At the ground level, two rather straightforward initiatives repeatedly come up among women in accounting leadership roles that encompass these game-changer ideas: sponsorship and flex-work programs.

Sponsoring Change

While mentoring programs have become fairly common at most large professional services firms, programs alone don’t create change. McKinsey & Company puts it clearly: “Although having a critical mass of measures is important, volume alone does not explain women’s representation in top management. Fifty-two percent of the companies in our sample implemented more than 50 percent of the gender equality measures, but only 24 percent of them reported having more than 20 percent of women in top management positions.”

What’s lacking for women, and what is a studied solution to the current bias towards men in leadership, March says, is actual sponsorship. “Companies can’t say they have mentorship programs for women and leave it at that anymore,” March says. “Women need sponsorship if we are to tip the scales anytime soon.”

“A mentor walks beside you. An executive sponsor walks ahead of you, and opens doors for you,” states the 2016 Accounting MOVE Project report, “Sponsorship: Stepping Up Success.” In other words, an executive sponsor puts his or her influence on the line for the benefit of another. A sponsor has the goal of helping a particular candidate gain a targeted position or assignment— it’s about providing opportunity, pure and simple.

“Sponsorship is one of the most powerful and overlooked dynamics for propelling women through the talent pipeline,” according to the Accounting MOVE Project.

Finding the Flex

An unfortunate blockage in the pipeline for many women is the notion of a “baby penalty.” “Women will not achieve equality in leadership ranks until the baby penalty is openly addressed by upper management,” March says. “We need to speak about it without dodging the issue.”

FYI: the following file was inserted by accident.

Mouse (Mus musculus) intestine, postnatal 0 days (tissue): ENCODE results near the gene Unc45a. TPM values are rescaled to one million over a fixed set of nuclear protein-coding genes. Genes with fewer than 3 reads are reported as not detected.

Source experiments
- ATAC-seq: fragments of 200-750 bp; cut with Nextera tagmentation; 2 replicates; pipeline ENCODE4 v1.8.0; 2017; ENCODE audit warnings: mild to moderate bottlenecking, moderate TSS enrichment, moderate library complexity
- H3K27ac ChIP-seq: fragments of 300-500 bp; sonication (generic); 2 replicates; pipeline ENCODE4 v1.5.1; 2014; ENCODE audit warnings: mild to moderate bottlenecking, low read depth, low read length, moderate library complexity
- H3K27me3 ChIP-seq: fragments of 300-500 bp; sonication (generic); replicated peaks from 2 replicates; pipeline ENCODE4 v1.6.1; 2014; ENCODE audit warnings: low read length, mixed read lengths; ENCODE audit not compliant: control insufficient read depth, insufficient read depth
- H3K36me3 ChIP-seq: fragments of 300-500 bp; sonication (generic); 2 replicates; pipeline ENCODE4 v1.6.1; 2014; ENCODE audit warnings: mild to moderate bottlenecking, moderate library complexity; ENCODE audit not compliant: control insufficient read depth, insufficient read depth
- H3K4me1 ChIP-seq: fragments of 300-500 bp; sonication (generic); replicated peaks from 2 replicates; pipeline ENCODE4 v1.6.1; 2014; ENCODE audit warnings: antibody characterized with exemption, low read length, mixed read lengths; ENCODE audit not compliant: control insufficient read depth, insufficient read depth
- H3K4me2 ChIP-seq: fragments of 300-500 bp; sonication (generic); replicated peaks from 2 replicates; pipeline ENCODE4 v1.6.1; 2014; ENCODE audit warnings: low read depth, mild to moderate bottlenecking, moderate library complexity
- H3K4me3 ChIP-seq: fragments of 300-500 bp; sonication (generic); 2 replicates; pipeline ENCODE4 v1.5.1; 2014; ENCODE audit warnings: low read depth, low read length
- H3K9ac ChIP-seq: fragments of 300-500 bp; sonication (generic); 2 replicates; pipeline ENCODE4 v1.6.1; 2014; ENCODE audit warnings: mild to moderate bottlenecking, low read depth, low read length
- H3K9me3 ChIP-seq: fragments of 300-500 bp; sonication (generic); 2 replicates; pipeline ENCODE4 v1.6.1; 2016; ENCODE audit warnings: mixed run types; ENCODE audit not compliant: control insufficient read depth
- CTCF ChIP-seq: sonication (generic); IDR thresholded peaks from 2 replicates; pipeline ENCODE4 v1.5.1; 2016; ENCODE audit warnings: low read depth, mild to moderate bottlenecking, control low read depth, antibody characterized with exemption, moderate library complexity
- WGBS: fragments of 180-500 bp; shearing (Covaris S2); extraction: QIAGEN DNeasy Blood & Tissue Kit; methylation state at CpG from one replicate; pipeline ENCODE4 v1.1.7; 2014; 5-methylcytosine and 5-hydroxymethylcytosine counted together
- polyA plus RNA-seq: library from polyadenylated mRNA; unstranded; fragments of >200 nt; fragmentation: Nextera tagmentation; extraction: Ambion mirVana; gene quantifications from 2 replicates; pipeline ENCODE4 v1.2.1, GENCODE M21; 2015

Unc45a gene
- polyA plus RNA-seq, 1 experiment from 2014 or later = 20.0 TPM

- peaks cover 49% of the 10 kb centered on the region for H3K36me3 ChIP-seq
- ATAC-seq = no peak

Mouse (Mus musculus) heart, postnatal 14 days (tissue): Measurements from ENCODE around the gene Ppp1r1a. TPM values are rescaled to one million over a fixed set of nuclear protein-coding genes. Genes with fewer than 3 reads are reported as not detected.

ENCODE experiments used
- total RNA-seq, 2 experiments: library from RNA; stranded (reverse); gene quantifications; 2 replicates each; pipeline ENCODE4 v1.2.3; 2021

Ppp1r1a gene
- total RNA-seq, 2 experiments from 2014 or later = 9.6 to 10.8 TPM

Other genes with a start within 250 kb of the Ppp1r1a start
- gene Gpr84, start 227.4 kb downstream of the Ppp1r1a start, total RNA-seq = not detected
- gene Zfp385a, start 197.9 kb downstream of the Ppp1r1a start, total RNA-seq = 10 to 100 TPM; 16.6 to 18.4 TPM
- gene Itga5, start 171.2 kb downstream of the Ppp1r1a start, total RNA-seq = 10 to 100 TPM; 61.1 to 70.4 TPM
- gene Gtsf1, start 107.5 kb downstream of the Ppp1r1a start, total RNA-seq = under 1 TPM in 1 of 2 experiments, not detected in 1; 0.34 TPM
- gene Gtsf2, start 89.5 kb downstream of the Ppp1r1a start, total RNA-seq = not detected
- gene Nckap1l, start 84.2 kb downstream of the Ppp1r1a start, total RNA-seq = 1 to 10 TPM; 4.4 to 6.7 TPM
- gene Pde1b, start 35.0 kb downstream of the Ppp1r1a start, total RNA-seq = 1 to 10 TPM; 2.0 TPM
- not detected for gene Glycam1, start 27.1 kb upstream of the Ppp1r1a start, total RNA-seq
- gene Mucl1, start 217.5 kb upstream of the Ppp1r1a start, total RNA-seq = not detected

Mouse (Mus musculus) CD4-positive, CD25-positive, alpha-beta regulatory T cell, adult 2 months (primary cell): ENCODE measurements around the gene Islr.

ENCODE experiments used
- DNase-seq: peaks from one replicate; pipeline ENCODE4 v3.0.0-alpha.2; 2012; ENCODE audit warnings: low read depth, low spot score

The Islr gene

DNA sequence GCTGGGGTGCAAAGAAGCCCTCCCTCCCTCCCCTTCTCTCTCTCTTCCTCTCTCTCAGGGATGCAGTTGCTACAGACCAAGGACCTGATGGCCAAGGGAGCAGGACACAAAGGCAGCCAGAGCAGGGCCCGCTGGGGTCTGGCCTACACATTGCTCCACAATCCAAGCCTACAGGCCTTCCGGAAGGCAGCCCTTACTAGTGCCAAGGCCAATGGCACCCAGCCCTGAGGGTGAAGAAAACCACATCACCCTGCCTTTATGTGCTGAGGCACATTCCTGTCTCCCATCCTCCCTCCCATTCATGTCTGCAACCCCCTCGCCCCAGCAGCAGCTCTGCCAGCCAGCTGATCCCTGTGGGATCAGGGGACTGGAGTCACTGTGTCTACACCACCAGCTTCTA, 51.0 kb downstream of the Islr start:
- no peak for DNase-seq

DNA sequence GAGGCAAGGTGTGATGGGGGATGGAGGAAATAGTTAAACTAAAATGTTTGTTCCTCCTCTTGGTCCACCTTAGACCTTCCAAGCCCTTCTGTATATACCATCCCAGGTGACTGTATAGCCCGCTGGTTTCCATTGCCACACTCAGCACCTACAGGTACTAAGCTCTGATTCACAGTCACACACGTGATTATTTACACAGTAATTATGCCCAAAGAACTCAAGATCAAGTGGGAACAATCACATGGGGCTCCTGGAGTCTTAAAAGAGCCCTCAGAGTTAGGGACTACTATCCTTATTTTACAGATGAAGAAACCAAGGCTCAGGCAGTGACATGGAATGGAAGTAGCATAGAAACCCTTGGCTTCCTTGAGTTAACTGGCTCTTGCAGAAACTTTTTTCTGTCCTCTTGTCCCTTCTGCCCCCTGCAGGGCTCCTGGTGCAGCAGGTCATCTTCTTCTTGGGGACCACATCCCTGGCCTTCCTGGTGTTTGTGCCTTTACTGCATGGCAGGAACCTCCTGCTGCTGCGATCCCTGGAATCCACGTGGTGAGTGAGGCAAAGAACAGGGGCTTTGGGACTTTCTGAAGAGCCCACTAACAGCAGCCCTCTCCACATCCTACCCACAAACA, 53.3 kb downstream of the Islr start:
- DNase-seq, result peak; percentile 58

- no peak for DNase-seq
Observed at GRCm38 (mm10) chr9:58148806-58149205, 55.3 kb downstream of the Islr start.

What she’s referring to is the need to overcome the stigma that a woman simply can’t grow both her family and her career at the same time—the idea that it must be one or the other.

“We generally tend to lose women at the manager level. And usually, it’s because they get married and want to have a family. Until we figure out how to exceed client expectations while also tending to a family, we’ll continue to have this dilemma,” explains Eileen Iles, CPA, CGMA, CIA, CFSA, CCSA, CRMA, chair of the ICPAS Women’s Executive Committee and a partner in Crowe Horwath’s Risk Management Financial Institution Group.

Jackie Rosenfeldt, CPA, is just one example of how that dilemma can be overcome. Rosenfeldt earned her place among Grant Thornton’s partner ranks while both working a reduced, flexible schedule—about 80 percent of a “typical” workload— and raising a young family. Her career has now surpassed 15 years with Grant Thornton, where she’s currently a partner and key leader in the firm’s Chicago audit services practice.